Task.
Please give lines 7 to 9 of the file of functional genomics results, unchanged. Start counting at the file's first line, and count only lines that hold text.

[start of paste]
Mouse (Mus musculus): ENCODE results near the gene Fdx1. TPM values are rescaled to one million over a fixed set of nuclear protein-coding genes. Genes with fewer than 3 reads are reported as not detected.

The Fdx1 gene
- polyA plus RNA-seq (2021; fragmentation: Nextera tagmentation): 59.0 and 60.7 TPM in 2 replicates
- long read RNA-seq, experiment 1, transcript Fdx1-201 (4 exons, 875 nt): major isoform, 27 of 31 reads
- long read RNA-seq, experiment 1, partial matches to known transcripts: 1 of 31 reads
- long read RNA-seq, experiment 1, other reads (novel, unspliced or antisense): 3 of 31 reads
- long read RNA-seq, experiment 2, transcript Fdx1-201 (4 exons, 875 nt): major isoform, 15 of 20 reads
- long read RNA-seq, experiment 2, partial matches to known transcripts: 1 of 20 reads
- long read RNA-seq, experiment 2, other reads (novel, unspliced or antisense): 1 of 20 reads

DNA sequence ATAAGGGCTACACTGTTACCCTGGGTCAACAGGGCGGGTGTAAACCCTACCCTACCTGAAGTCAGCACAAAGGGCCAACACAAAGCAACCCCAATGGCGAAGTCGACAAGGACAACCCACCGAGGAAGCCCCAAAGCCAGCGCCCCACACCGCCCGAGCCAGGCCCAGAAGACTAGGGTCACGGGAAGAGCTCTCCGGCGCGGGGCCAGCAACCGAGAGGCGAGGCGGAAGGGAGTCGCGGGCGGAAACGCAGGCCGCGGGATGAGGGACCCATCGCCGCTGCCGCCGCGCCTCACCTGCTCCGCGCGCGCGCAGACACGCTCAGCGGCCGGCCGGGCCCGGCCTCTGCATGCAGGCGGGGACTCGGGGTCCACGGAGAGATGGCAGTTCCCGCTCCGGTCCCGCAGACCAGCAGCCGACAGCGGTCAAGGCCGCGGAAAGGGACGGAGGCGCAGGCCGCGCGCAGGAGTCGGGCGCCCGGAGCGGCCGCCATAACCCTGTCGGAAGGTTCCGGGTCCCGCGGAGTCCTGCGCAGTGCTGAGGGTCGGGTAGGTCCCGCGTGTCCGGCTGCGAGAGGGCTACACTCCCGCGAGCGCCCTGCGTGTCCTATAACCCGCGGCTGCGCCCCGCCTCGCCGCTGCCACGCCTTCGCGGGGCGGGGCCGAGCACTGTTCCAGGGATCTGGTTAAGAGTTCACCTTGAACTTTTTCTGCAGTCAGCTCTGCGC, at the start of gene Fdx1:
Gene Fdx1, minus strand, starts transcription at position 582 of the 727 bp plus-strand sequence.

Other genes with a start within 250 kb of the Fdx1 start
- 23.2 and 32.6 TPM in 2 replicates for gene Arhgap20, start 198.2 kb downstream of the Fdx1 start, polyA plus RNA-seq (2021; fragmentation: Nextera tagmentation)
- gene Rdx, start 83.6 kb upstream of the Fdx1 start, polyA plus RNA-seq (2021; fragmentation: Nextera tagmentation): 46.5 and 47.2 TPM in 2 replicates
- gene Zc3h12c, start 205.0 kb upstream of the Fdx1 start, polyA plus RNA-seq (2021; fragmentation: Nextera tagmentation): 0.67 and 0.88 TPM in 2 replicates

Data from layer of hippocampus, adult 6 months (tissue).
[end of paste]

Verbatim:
- long read RNA-seq, experiment 2, transcript Fdx1-201 (4 exons, 875 nt): major isoform, 15 of 20 reads
- long read RNA-seq, experiment 2, partial matches to known transcripts: 1 of 20 reads
- long read RNA-seq, experiment 2, other reads (novel, unspliced or antisense): 1 of 20 reads